My Bloody Nostalgia
Reunion tours can be a conundrum: we all want the feeling music gave us in certain time points in our past, but time has a tricky way of changing those perceptions. No one frozen in amber, so will we and these bands interpret the past the same way? This is made even more perplexing with bands like My Bloody Valentine, who are a textbook case of a legendary band: make a few but incredibly influential albums, then breakup. The breakup was over 16 years ago. How will the music sound now?
If you’re taking the time to read this review, then you’re probably one of two types of people: you’re either a HUGE MBV fan and want to know if the reunion tour could possibly live up to any fan’s expectations, or you’ve heard MBV being name-checked by every band you’ve ever liked and now want to know what the big deal is. Well I don’t know if I have the answer, but I’ll give you my take of it:
Was it good? Yes
Did they play both albums and the EP? Yes. Almost everything.
Did it live up to expectations? Almost.
But was it completely engrossing? Well, not really, but what exactly was I expecting? Shimmering waves of euphoric nostalgia, probably, and I got some. That nostalgic magic was in the air – just not turned up to 11 like I dreamed it would be. Tracks like “Come in Alone” from Loveless and “Feed Me With Your Kiss” from Isn’t Anything had me staring mouth agape, but I must admit that my mind wandered during other numbers.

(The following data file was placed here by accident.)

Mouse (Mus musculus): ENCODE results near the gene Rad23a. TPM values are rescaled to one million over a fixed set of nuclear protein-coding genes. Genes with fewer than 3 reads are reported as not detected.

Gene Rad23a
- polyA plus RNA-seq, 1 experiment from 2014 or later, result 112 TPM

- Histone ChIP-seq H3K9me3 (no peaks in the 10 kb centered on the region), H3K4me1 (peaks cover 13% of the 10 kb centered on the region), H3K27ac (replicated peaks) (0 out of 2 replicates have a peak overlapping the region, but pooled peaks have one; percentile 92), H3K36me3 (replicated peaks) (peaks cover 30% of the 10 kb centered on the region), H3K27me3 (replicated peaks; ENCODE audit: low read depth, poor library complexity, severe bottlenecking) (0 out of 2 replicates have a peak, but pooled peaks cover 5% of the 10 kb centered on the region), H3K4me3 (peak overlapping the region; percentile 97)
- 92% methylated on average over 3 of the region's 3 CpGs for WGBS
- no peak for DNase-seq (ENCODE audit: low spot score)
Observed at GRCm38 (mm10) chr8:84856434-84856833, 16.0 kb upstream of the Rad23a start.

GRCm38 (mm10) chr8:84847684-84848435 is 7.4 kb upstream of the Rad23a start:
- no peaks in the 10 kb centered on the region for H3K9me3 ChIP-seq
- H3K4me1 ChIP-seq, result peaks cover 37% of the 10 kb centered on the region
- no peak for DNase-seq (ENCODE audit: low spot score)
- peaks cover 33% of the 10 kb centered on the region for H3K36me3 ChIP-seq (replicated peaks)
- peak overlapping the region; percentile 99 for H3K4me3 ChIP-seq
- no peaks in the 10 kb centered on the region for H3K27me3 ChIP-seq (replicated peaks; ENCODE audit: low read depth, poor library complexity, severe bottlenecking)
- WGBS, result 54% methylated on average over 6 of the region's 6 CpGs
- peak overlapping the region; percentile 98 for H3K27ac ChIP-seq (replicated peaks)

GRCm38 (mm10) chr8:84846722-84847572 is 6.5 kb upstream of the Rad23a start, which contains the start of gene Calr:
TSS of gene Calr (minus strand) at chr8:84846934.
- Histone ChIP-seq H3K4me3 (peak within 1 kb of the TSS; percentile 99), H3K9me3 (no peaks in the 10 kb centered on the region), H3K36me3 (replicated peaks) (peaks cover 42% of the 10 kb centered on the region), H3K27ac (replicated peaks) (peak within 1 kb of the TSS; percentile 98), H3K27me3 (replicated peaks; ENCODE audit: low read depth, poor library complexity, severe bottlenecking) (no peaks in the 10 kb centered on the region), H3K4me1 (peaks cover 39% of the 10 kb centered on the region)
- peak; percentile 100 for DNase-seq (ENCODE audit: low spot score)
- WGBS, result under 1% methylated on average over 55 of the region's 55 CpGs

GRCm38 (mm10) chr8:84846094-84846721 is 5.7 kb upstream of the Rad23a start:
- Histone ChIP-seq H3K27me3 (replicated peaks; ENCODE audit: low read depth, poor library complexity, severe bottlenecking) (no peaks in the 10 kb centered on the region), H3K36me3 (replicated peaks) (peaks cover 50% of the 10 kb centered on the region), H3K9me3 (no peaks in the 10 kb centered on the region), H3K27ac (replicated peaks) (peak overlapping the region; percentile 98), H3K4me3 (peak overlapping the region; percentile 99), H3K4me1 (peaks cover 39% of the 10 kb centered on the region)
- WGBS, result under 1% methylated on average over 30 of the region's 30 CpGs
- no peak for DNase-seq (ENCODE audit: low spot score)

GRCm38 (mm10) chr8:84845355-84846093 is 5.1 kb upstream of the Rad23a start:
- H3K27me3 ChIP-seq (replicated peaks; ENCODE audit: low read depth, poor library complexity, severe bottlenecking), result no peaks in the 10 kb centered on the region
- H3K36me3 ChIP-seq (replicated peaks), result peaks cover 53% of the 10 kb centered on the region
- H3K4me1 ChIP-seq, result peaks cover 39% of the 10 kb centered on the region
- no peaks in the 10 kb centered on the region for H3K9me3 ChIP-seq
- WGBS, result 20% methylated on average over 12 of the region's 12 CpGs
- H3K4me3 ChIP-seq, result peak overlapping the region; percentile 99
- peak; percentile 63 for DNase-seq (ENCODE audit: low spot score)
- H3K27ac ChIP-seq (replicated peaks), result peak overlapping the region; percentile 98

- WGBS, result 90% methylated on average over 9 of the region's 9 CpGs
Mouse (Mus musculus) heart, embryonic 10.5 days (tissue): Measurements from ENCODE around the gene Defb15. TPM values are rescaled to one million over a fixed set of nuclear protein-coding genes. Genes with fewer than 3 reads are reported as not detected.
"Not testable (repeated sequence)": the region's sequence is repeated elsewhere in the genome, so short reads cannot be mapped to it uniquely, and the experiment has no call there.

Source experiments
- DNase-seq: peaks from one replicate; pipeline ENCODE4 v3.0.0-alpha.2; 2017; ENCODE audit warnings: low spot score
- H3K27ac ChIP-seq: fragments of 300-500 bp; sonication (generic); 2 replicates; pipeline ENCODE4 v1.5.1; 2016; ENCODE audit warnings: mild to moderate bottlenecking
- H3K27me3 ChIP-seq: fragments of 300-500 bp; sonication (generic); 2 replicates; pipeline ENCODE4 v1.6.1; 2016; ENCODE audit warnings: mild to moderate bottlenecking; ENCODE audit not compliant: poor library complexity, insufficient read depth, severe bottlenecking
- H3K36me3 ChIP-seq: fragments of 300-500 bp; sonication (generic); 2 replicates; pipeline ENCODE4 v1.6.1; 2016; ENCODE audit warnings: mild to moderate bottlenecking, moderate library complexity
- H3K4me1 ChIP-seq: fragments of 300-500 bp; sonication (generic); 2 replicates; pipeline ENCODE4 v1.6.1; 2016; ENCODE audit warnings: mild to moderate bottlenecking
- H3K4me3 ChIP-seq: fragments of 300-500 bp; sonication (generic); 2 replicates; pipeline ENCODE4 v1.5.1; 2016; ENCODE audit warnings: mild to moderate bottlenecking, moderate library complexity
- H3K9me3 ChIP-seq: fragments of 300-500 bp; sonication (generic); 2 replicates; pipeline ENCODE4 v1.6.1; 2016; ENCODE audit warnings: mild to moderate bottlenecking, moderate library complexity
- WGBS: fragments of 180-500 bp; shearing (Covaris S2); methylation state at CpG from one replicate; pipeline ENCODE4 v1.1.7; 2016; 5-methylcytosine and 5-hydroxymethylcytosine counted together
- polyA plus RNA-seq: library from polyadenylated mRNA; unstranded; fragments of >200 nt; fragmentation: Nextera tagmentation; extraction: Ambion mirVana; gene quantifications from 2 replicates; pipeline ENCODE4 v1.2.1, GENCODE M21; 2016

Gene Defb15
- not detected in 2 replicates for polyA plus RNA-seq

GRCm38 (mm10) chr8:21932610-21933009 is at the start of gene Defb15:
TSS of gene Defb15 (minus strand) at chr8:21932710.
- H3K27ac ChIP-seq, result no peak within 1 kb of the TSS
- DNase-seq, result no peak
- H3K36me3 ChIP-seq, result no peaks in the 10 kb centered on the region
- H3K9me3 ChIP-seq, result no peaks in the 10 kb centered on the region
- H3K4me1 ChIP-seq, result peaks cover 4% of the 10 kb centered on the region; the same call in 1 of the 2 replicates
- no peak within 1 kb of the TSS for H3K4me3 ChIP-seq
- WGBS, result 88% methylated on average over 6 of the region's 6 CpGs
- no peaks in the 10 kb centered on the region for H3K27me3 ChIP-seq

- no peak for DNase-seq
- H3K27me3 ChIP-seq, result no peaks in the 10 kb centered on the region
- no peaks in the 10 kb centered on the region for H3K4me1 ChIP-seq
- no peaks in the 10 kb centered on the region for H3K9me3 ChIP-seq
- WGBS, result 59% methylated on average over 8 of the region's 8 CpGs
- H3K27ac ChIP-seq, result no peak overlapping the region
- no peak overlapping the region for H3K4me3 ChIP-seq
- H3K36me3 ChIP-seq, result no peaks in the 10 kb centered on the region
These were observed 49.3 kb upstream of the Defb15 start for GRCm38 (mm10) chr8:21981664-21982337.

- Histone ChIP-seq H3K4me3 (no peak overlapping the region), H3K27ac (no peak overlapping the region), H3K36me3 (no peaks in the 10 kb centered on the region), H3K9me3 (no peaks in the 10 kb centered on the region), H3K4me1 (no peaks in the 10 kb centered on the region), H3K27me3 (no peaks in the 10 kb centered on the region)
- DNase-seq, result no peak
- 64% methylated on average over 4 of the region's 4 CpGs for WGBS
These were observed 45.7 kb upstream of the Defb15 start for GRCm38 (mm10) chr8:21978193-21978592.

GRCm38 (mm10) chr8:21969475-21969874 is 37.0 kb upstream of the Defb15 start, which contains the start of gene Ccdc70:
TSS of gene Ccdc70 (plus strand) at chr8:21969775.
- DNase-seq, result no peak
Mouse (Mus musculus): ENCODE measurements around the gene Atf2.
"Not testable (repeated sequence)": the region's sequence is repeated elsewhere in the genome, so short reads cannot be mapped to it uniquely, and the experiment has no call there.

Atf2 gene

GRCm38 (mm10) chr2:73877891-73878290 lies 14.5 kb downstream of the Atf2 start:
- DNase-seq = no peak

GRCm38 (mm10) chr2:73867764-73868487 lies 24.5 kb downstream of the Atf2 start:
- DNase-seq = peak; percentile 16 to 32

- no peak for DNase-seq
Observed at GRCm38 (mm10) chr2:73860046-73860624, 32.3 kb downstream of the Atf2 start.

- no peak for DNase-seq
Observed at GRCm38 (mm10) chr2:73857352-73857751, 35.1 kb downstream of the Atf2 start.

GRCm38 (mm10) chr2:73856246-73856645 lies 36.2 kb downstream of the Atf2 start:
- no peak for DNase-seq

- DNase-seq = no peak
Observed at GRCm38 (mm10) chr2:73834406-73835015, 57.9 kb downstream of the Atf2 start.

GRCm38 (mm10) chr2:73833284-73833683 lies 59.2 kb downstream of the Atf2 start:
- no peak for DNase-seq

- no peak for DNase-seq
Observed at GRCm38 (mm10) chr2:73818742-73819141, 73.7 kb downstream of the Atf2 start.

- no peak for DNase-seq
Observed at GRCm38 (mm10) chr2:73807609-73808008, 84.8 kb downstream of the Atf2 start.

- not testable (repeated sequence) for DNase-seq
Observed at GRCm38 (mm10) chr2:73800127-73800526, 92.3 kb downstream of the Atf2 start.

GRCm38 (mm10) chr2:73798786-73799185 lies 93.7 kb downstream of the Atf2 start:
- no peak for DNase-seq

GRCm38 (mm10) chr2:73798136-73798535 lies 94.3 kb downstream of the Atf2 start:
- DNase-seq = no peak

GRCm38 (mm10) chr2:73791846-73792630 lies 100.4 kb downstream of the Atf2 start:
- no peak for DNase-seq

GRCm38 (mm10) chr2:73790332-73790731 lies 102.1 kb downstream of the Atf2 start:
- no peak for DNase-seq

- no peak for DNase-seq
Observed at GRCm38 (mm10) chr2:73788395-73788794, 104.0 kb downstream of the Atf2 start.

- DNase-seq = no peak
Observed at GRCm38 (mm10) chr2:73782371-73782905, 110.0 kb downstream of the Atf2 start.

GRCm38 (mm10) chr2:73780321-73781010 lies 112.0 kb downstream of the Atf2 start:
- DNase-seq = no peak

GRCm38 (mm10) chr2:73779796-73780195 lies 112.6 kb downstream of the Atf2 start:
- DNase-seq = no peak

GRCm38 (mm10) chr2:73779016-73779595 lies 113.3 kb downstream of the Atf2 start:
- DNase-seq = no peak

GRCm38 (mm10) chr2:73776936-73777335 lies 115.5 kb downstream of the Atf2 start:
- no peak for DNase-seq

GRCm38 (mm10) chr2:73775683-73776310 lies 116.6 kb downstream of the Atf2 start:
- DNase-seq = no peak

In true shoegazer form, Kevin Shields and crew barely moved the entire set. Only lips and hands moved, fingers gripping the whammy bar with every strum. This may have contributed to a desire for more, since I had just come from Bootsy Collin where everyone was moving. Also, I was carrying a heavy camera bag, so there was no way to navigate to the front of the Green Stage, which had been packed for nearly an hour before the show began. So I stood in the field where people stood languidly, barely swaying to the washes of feedback.
Then the feedback went to 11. Maybe 12. And then for twenty minutes, Shields let loose on the guitar, leaving the MBV’s tenuous grasp on song structure behind for a brain-shattering exercise in distortion. And then Shields and company left as they arrived, through a hissing cloud of noise.
Reported by Jason Jenkins (2008.07.26 / 15:23)